The nationwide test known as the “Nation’s Report Card” has revealed a historic low for eighth-grade history scores, and also saw the first-ever drop in civics scores, in the year 2022.
As reported by the state-funded NPR, the latest results of the National Assessment of Educational Progress (NAEP) show the lowest levels ever for history scores since the NAEP first began in 1994. This comes after several consecutive years of reading and math scores consistently dropping among fourth-graders and eighth-graders, which has been directly attributed to the “remote learning” model of learning that was implemented during the Chinese Coronavirus pandemic.
Education Secretary Miguel Cardona released a statement addressing the abysmal scores, declaring that the results highlight the “profound impact the pandemic had on student learning.”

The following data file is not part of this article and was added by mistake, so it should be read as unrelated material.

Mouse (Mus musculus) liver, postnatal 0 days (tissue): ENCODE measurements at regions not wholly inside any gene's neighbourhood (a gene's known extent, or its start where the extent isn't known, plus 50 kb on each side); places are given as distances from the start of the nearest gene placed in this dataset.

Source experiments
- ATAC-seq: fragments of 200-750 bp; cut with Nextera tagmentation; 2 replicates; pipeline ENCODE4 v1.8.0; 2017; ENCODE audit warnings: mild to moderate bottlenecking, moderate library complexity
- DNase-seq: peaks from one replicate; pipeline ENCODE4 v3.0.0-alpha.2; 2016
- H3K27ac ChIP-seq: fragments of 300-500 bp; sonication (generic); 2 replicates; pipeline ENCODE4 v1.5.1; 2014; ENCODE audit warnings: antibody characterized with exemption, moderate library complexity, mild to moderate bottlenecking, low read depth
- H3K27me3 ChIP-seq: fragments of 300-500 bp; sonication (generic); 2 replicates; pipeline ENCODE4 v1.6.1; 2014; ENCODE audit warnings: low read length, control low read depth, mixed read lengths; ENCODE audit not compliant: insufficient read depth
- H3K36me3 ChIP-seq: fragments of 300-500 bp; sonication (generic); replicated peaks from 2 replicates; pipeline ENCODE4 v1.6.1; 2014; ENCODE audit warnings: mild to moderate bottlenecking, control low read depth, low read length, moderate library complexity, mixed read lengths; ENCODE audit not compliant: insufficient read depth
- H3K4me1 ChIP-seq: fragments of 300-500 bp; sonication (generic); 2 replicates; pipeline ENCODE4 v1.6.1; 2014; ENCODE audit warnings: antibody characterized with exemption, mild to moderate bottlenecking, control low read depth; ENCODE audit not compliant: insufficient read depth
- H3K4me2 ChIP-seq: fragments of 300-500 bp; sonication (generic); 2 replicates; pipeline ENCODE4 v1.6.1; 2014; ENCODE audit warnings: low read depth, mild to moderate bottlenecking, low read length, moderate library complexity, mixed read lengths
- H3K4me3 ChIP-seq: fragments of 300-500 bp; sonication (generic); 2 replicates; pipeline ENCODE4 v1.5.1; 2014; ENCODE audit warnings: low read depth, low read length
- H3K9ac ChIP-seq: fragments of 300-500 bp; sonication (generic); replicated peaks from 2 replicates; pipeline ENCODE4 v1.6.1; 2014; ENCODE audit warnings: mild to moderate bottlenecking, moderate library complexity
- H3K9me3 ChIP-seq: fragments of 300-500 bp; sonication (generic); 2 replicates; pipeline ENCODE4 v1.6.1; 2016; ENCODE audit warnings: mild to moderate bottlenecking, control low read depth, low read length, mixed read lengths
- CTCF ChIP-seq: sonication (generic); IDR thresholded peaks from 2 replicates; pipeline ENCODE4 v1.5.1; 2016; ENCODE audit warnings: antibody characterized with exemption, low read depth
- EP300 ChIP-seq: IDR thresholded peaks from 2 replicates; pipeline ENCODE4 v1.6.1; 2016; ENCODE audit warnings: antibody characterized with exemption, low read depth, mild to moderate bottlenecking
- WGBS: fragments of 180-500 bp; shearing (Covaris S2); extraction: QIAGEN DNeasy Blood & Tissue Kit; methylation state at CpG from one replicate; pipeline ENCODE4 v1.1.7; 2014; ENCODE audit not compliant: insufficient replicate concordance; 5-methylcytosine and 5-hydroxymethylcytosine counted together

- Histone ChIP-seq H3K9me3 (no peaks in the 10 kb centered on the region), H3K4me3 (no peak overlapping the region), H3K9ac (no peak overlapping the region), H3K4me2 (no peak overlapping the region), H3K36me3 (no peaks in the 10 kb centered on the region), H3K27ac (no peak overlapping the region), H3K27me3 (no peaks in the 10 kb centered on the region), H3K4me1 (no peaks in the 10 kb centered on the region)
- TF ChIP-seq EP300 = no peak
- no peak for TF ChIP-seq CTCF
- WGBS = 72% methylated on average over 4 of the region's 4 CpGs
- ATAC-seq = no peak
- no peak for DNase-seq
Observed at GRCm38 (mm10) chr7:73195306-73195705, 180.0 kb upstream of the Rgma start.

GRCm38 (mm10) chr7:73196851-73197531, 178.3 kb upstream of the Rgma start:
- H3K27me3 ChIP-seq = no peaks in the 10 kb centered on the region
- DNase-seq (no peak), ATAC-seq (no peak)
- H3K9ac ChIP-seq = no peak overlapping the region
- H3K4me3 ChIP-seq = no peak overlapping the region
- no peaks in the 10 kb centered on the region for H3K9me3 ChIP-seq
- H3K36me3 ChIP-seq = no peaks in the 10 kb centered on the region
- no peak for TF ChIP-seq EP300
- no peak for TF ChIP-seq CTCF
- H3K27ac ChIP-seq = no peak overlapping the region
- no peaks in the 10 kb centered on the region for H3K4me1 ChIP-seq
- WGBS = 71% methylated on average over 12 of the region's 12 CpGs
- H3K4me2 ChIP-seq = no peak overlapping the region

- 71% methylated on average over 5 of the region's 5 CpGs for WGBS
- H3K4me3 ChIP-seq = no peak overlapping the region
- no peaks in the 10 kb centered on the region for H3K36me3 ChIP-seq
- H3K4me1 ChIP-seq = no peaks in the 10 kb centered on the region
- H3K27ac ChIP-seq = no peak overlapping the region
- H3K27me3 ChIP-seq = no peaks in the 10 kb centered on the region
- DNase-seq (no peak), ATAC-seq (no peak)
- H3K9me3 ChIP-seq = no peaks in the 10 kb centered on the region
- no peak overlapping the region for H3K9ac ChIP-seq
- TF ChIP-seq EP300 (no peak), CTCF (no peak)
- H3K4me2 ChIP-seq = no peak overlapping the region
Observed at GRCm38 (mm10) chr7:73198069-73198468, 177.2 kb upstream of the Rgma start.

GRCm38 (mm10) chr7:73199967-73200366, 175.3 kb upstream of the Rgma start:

The NAEP’s history and civics scores are produced as a result of a representative sample that is given every four years. As such, the latest results are the first in these two subjects to take the pandemic years into account. The history section focuses on such areas as the U.S.’s role in the world, democracy, culture, and technology; every single one of these subject areas saw a decline overall. The score in history in 2022 was 258, down five points from the prior score of 263 in 2018, which itself was a decline from the previous score in 2014.
Overall, only 14 percent of students reached a score of “proficient” or higher in the subject of history. In civics, only about 22 percent of students qualified as “proficient.”
Kerry Sautner, the chief learning officer for the National Constitution Center in Philadelphia, said that she saw the decline in reading scores as a prelude to an inevitable decline in civics and history.
“When we saw the reading scores drop, it kind of felt like, ‘well, that’s a little prelude to what you’re going to see in civics and history,’” said Sautner, who explained that the teaching of civics and history is based on reading comprehension, which itself has been declining gradually for years. “How are we going to mitigate this when we have significant drops in everything?”